What is Cosmos DB? Microsoft Azure Cosmos DB Explained.

Azure is rapidly building a highly scalable Cosmos DB (Formerly known as document DB) driven public cloud, with strategic investments in tools and hires. It’s also running fast, launching new tools and services on a regular basis. At first, Azure was catching up with Amazon Web Services based Dynamo DB, but the release of the new Azure Cosmos DB globally distributed, multi model database leapfrogs Amazon. As per MS the new COSMOS DB enables customer’s the elastically and independently scale throughput and storage across any number of Azure’s geographic regions. It offers throughput, latency, availability, and consistency guarantees with comprehensive service level agreements (SLAs), something no other database service can offer at the moment.

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But before I explain more on this, I must tell you that a Cosmos DB is nothing but a highly scalable document database only, available as a service in the Azure Cloud. Although the document database is here for last few years and I am assuming many of you very well knows about it, however for few people who are from the world of relational database may still require to know what a document database is and would be happy to know on what is difference between a document database and a relational database. So here are few lines of information about the document db.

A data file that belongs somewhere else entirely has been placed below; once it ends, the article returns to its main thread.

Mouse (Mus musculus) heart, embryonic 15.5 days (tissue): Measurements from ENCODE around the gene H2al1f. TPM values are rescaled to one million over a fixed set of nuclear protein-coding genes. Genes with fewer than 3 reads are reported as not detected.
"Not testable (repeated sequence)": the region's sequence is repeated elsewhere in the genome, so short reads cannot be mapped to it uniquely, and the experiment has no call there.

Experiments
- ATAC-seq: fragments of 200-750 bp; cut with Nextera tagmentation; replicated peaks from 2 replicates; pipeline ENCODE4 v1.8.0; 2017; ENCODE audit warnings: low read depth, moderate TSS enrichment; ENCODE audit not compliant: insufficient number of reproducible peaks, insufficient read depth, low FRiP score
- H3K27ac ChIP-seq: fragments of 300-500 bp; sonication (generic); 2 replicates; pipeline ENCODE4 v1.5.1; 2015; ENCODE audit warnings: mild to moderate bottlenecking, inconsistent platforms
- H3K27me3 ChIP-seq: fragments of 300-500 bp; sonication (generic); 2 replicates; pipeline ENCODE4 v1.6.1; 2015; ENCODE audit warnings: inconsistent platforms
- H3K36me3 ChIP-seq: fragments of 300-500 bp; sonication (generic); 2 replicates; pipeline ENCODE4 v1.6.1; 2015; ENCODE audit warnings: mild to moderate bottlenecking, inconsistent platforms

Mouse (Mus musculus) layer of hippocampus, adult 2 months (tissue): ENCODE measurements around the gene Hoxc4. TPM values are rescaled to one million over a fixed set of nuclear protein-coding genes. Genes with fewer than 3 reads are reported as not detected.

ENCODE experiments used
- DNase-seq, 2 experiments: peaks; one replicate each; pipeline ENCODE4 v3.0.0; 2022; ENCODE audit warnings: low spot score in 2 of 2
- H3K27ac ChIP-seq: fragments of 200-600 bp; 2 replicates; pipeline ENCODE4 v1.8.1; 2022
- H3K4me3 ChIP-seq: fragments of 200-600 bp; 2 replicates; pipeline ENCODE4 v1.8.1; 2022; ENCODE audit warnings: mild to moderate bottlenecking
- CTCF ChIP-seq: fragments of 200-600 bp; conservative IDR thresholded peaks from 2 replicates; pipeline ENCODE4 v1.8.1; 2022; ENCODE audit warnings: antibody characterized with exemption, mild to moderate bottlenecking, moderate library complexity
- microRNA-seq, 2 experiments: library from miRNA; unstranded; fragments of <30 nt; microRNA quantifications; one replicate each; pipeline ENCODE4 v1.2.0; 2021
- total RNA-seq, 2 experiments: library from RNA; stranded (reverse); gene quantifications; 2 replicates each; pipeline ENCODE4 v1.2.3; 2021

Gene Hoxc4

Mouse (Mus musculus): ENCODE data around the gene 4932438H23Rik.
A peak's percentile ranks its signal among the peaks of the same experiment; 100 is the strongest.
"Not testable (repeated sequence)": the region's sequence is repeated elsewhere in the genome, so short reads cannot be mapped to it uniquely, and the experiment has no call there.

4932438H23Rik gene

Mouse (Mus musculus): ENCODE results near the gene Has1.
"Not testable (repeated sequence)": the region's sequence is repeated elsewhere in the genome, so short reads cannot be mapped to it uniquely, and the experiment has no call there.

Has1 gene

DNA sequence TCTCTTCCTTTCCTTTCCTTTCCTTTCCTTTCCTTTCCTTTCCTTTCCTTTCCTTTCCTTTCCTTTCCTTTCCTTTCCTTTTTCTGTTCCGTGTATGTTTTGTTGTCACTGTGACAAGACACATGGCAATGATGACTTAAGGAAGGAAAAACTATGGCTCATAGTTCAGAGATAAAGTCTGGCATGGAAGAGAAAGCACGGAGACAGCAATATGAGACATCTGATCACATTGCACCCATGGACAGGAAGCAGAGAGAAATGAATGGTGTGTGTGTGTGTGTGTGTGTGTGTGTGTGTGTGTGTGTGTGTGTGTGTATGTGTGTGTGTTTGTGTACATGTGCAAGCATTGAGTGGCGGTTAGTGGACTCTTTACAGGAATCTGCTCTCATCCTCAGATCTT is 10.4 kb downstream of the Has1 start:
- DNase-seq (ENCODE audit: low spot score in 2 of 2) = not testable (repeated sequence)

What is a Document Database?

A document database is designed to store semi-structured data as documents, typically in JSON or XML format. Unlike traditional relational databases, the schema for each non-relational (NoSQL) document can vary, giving Developers, Database Administrators, and IT Professionals more flexibility in organizing and storing application data and reducing storage required for optional values.

JSON document support makes it easier for Developers to serialize and load objects containing relevant properties and data. NoSQL Databases or the document DB’s are designed to scale “out” using distributed clusters of low-cost hardware to increase throughput without increasing latency.

NoSQL is a term used to describe high-performance, non-relational databases. NoSQL databases utilize a variety of data models, including document, graph, key-value, and columnar. NoSQL databases are widely recognized for ease of development, scalable performance, high availability, and resilience. Below are several resources to help you get started using NoSQL databases.

If you think the above information is little complex let me explain it in simple words also.

In very simple words…….

A document is typically a Json object

In this document databases the data is stored in documents

The database indexes the properties of the document and allow to run queries against them

Basic difference between a document DB and relational database is as follows:

Document DB

Relational Database

De-normalize data Normalized data